Neurosexism and neurononsense

by admin on 01/03/11 at 9:36 am

Summary of an article published by Ben Barres on December 14, 2010 in PLOS Biology.

barres_webClayman faculty affiliate and professor of neurobiology Ben A. Barres recently gave a favorable review to Cordelia Fine’s 2010 book Delusions of Gender: How Our Minds, society, and Neurosexism Create Difference. While the existence of physical differences between male and female brains is unquestioned, Barres commends Fine’s astute critique of the studies that seem to prove that these physical differences create differences in ability or behavior.

Fine was inspired to write the book after learning that her son had been taught in school that he was inherently less capable of empathizing with others than his female peers. She began, using her training as an academic psychologist, to scrutinize the literature. In Delusions of Gender she concludes  that the belief that sexual differences in ability and behavior are ‘hardwired,’ and the scientific studies that support it, simply cannot be maintained in the face of scientific critique.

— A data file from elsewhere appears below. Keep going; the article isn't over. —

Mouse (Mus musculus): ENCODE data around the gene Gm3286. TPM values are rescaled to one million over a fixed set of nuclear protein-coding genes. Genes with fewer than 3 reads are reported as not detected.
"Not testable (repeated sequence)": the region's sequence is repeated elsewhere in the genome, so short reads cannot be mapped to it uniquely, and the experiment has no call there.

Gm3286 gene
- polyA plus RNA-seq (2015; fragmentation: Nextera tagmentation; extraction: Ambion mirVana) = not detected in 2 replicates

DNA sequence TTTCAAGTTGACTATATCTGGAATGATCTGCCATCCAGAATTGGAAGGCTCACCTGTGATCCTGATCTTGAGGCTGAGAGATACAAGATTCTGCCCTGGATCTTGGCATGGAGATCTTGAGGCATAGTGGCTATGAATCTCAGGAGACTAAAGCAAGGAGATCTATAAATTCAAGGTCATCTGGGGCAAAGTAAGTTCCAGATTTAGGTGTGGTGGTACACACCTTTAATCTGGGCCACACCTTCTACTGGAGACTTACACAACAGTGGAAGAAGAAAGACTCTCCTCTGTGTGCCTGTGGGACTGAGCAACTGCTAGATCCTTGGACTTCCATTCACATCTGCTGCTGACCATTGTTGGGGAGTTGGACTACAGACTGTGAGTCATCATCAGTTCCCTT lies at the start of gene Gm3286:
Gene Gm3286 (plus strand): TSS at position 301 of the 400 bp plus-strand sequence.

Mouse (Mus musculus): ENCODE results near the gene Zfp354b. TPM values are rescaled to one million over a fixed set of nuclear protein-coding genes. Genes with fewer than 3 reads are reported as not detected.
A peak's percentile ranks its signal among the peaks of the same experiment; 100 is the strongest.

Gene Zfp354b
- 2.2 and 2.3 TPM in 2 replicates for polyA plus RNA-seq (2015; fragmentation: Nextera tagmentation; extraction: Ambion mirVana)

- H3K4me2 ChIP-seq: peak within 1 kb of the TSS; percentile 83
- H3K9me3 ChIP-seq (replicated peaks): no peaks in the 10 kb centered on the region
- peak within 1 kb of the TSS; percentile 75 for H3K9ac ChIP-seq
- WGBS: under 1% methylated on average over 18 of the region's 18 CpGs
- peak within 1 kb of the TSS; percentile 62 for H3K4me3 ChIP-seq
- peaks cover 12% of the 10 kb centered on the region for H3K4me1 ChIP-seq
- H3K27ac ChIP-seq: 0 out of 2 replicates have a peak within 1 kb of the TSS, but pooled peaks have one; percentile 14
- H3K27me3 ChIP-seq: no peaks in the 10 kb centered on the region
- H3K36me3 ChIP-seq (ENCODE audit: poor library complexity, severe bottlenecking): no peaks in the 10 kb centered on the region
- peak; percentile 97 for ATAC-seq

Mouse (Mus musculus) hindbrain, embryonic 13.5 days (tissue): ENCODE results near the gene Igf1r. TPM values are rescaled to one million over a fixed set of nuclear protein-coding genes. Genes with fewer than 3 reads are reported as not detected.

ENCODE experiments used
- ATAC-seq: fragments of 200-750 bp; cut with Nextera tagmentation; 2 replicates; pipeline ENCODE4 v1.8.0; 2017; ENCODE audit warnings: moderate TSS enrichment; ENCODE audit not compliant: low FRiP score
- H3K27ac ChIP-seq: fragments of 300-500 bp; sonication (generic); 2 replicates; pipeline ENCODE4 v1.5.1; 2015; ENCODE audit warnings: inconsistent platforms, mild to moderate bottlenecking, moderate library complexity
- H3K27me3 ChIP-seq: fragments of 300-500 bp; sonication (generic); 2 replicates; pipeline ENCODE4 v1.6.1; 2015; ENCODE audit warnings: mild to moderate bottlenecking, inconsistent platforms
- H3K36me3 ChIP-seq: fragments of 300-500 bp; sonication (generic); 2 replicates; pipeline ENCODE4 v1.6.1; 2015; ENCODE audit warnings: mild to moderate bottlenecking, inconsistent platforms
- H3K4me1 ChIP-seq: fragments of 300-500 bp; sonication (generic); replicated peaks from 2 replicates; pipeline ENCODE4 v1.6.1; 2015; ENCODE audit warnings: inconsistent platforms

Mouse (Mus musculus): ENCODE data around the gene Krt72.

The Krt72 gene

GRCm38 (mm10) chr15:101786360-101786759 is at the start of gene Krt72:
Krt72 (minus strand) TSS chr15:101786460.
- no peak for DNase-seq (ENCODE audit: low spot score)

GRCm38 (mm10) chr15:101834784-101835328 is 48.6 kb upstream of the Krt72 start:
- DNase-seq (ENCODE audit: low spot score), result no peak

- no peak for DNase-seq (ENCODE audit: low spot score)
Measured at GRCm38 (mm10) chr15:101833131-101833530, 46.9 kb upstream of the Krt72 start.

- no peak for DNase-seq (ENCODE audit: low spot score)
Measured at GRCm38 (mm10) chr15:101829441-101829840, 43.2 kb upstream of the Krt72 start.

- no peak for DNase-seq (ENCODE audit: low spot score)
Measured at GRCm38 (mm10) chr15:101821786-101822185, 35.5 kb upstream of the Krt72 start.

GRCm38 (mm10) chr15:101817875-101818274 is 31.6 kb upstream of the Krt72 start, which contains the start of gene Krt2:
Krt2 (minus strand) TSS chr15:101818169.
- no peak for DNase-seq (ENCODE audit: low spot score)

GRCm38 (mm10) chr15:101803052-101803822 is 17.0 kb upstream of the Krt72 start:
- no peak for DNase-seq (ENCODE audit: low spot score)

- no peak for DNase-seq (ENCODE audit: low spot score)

Throughout the book, Fine meticulously dissects scientific studies on gender difference and exposes large logical and methodological flaws. From the effects of testosterone levels on behavior, to gendered differences in behavior in therapists and newborns, she exposes biased survey questions, suspiciously small sample sizes, and blatantly leading interpretations (one researcher states in her book that all of the most empathetic therapists in a behavioral study  were female while failing to mention that only female therapists participated in the study). Fine also casts more widespread doubt on the ’science of sex differences’ by emphasizing how little is understood about how the structure of a brain is related to cognitive ability and behavior.

Fine concludes her critique with advice to those who would write about gender. She urges them to think twice before asserting a strong causal link between cognitive function and brain structure, to refrain from advocating different treatment of boys and girls due to ‘hardwired’ brain differences, and at the very least stop making things up.

Read Barres’ original article here.

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